19 May 2015
Don’t put that ballot in the mail. It won’t get counted.
Today is Election Day in Oregon; ballots are due back no later than 8 PM. Voters in the lower Siuslaw Valley are deciding who will serve on fire, port, and ambulance district boards. But they don’t have any choices when it comes to the Siuslaw and Mapleton school districts where there are fewer candidates than open spots.
There is one money measure on the ballot. For weeks, voters and residents have been hearing about the Lane County proposal to levy a $35-per-year vehicle registration fee. It would be added to the state fee of $43, generating and estimated $11-million dollars each year. It would be split with 60-percent going to the county to be used exclusively for road and bridge repairs. The other 40-percent, about $4.5-million, would be split by the cities in Lane County. Florence would get about $145-thousand each year and Dunes City’s share is about 20-to-25-thousand.
Ballots must be delivered to one of about two-dozen drop off points in the county no later than 8 PM. Locally there is one in front of the Florence Justice Center.
The first election results will be posted on the county’s website immediately after polls close.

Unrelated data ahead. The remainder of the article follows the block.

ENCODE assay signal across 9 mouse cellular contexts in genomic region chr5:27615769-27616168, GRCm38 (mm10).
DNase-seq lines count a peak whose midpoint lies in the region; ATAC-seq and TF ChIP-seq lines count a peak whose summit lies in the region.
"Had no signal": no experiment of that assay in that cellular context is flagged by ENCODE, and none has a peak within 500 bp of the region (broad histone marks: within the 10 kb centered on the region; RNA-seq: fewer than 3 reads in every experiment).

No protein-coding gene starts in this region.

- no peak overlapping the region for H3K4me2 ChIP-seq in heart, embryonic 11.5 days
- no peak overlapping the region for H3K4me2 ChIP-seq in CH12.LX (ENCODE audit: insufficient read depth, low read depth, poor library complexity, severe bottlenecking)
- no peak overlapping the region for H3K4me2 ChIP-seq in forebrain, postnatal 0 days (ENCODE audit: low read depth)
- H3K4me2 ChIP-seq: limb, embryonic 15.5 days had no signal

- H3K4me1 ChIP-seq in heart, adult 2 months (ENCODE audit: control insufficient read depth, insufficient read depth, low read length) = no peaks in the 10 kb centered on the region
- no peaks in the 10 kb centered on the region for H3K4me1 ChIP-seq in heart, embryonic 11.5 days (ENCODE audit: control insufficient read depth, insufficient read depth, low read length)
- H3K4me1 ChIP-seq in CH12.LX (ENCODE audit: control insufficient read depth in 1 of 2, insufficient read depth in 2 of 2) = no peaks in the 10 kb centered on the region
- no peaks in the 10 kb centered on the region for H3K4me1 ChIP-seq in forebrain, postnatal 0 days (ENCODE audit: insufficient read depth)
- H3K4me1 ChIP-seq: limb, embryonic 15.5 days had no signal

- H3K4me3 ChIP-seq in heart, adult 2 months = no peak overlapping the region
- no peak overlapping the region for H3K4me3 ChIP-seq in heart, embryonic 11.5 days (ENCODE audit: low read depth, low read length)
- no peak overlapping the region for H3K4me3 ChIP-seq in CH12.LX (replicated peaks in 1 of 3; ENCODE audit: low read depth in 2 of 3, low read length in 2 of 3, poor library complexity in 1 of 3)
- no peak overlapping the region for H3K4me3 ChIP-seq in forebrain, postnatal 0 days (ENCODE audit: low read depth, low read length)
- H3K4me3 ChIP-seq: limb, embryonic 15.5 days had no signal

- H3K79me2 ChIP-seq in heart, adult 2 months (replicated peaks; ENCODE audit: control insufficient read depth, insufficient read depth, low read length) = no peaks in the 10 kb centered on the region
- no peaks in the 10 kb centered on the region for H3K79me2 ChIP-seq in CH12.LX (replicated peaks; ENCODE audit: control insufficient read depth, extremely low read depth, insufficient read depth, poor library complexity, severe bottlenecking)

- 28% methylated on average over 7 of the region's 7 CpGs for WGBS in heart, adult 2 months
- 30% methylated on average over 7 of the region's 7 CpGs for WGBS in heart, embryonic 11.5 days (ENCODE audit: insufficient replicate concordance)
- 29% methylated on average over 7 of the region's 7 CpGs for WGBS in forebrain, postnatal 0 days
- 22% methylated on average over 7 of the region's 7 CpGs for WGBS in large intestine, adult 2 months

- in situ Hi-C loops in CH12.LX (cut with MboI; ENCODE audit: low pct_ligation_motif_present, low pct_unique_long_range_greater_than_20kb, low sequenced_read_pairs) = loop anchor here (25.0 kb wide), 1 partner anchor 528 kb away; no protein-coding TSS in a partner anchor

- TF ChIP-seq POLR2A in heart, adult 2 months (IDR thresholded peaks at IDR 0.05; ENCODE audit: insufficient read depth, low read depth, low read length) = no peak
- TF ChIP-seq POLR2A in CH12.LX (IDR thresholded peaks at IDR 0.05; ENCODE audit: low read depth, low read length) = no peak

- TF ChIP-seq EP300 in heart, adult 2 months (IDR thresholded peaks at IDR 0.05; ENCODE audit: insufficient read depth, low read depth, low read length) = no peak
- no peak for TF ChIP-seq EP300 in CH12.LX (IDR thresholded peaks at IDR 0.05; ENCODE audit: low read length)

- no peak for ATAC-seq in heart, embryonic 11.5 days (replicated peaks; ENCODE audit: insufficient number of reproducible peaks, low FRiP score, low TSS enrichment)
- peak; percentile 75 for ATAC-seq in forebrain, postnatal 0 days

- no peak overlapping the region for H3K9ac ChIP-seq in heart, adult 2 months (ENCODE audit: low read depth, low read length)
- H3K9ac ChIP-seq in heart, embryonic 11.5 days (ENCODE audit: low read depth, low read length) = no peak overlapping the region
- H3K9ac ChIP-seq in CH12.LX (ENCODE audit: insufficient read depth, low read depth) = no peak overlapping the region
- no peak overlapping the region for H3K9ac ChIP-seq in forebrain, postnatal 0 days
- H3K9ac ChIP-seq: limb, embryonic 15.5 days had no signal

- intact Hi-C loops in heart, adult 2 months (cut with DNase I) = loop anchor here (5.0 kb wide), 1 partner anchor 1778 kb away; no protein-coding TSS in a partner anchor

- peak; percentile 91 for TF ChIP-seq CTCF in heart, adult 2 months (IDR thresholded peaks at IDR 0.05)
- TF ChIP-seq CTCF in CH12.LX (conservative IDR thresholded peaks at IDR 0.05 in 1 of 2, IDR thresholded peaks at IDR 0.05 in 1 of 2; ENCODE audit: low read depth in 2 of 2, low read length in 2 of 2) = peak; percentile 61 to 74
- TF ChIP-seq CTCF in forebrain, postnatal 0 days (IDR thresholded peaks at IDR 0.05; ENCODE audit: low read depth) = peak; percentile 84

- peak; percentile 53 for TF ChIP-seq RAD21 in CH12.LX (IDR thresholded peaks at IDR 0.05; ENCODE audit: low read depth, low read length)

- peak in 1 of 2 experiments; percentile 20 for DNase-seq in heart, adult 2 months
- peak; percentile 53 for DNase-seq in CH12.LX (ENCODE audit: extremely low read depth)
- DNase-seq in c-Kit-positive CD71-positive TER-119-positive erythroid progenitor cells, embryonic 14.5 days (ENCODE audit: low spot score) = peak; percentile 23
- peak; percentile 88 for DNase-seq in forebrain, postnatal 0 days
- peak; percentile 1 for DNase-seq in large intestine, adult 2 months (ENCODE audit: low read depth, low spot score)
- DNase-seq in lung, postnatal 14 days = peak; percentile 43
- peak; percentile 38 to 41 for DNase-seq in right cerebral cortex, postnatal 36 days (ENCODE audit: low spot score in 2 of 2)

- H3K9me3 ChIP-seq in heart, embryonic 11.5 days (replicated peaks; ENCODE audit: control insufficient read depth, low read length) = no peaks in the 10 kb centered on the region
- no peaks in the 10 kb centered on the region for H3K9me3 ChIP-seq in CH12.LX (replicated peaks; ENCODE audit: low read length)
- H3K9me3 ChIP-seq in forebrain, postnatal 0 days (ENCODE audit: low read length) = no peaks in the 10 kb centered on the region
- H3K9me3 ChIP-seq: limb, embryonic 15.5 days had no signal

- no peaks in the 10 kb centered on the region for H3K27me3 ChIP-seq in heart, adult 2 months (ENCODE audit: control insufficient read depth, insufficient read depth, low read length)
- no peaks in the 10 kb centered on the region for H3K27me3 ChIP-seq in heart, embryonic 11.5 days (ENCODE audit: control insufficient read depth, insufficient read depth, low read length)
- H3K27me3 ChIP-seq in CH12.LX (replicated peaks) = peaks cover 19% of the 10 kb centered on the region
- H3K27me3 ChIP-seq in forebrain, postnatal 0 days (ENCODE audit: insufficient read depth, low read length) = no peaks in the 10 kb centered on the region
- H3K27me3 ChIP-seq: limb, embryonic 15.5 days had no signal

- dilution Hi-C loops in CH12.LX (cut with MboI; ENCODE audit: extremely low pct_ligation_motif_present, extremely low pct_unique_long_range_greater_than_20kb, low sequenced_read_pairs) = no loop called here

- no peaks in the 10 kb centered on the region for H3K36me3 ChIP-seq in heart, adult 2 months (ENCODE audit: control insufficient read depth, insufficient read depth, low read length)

Orcas make Florence visit
There were some late visitors to the Rhododendron Festival Sunday afternoon. As things were winding down, a pod of Killer Whales… or Orcas… were spotted as far upstream as the Highway 101 bridge. Vern DiPietro, of Florence, said he grabbed his camera and started taking pictures.
Vern DiPietro – “I think there was seven. There was, you know, the big male, and then there was two calves and the rest either female or smaller…”
DiPeitro said 30 years ago when he was in the Coast Guard, they used to see Orcas in the lower river all the time.
He… and many others… followed the pod downstream along Rhododendron Drive and eventually to the North Jetty where they watched them disappear across the river entrance and head back to sea.
Craigslist rental scam
Florence Police are advising potential renters of a scam involving Craig’s List. Lieutenant John Pitcher says rental properties are being advertised on the online service at a price that is often well below market rate.
The ads will have photos of actual homes for rent or sale in the area.
Pitcher said the ad-holder purports to control the property and they direct a potential client to wire a deposit or an application fee to the scammer. He added sometimes they are successful in gaining personal information from the victim that can be used to further steal that person’s identity.
Law enforcement officials warn potential renters to make sure they know who they are dealing with and use “due diligence”. Pitcher said if it sounds too good to be true… “it probably is.”